Medical glove maker plans major expansion near Gallup - Albuquerque Journal

Medical glove maker plans major expansion near Gallup

A rendering of Rhino Health Inc.’s planned expanded nitrile glove factory in Church Rock near Gallup. Construction on the 100,000-square-foot expansion is planned to begin this spring.(Courtesy of Indigenous Design Studio Architecture)

Copyright © 2021 Albuquerque Journal

A glove manufacturer is undertaking a massive expansion of its factory on the Navajo Nation near Gallup, a move company leaders hope will spur job development in the region.

The Rhino Health Inc. nitrile glove factory in Church Rock will benefit from a 100,000-square-foot expansion project slated to start this spring, bringing a possible 300 jobs to the area, according to CEO Mark Lee.

The facility expansion comes as other large employers on the Navajo Nation are shuttering. Lee, who lives in Gallup, said he hopes his business will encourage more commercial activity in the area, which has high rates of unemployment.

“It has not been one of the most desirable, attractive areas in this part of New Mexico,” he said. “Hopefully the pioneers, like me and a few others, will come out.”

The existing Rhino Health Inc. facility opened in Church Rock in 2019 and currently employs 53 people. The existing and planned buildings are property of the Navajo Nation, and rented to Rhino Health Inc, according to Navajo Nation President Jonathan Nez.

The upcoming expansion is designed by Indigenous Design Studio + Architecture, a Native-owned firm in Albuquerque. It will be built by the Navajo Engineering & Construction Authority, according to Theodore Edaakie, the IDS+A project manager assigned to the expansion.

The project, which was announced in early October, has run into some logistical difficulties. The buildout of the facility was originally budgeted at $19 million, but inflation and material shortages mean the project is likely to exceed that, according to Nez.

“We’re looking at reevaluating the breakdown of the costs for the facility and so we may need to supplement additional dollars to keep it the same size,” Nez told the Journal. “Or we may have to shrink the building with the money that we have available for the facility. We’re trying our very best not to shrink the facility.”

The construction timeline of the project is also uncertain, according to Edaakie.

“That, we’re still trying to work through because of the material shortages right now,” he said.

Nez said the Navajo Nation needs new revenue in light of the recent and coming closures of several coal-fired power plants on and near its territory, including Public Service Company of New Mexico’s San Juan Generating Station near Farmington, about two hours north of Church Rock.

“This is one of those new revenue generating (projects) that we’re pursuing with the Rhino Health partnership,” Nez said.

The San Juan Generating Station, which currently employs 160 people, is expected to shut down June 30, 2022, according to Thomas Fallgren, PNM’s vice president of generation. The Westmoreland coal mine that serves the plant will most likely begin a decadelong closure process, ending work for most of its nearly 300 employees, according to Fallgren.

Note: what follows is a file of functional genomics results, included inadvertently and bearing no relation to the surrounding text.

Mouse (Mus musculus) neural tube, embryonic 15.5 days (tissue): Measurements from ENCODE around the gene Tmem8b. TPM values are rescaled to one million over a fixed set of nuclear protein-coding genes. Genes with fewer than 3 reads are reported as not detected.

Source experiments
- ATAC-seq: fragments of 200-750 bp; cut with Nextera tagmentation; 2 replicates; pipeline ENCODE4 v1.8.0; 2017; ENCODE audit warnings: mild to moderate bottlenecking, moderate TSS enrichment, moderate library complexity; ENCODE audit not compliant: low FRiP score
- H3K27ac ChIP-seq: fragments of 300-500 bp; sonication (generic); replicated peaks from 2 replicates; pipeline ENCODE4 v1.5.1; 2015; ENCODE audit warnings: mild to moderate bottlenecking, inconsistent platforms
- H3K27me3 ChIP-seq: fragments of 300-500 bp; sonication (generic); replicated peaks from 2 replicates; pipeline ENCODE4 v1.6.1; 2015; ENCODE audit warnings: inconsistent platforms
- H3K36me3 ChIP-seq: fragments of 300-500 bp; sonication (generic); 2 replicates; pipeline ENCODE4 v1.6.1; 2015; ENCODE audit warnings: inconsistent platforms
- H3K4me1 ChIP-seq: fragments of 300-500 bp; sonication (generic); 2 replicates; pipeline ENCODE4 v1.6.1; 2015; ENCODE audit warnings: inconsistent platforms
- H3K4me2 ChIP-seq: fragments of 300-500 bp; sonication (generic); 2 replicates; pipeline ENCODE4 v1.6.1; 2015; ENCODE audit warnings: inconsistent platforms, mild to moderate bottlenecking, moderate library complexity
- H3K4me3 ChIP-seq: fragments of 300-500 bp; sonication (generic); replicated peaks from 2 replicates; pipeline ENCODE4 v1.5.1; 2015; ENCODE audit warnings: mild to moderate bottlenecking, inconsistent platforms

Both facilities have offered high-paying salaries for the region, including for many Navajo Nation members – higher than manufacturing jobs are likely to offer, Fallgren said.

The jobs at the power plant had an average salary of $80,000, with the mine jobs paying “a little less than that, but in that same general vicinity,” Fallgren said. “They’re fairly high-paying jobs, which is the difficulty if you’re going back to a strict manufacturing job, but again, you know it’s good to have an opportunity regardless.”

Most of the workers at the power plant and mine are not prepared to retire, Fallgren said. Meanwhile, the starting pay of Rhino Health’s employees is currently the state’s minimum wage of $10.50, according to the company’s HR manager. Lee says the expansion is too far off to be sure of future compensation.

“God knows where the pay schedule is at that point,” he said.

Still, Lee said he is looking at the plant closure as a source for new workers.

“I’d like to hire much mid managers there who have experience running their factories and the plant, so there could be some potential hiring opportunities for these out-of-a-job people,” he said.

The 2019 New Mexico Energy Transition Act provides funding for skills training for fossil fuel industry workers looking to transition into a new field. It was supported by the Navajo Nation administration partly in hopes it would diversify their economy in the transition away from fossil fuels, Nez said.

“The transition from coal-fired power plants, the jobs that were there, absolutely can be brought to Rhino Health, including the coal mines,” he said.

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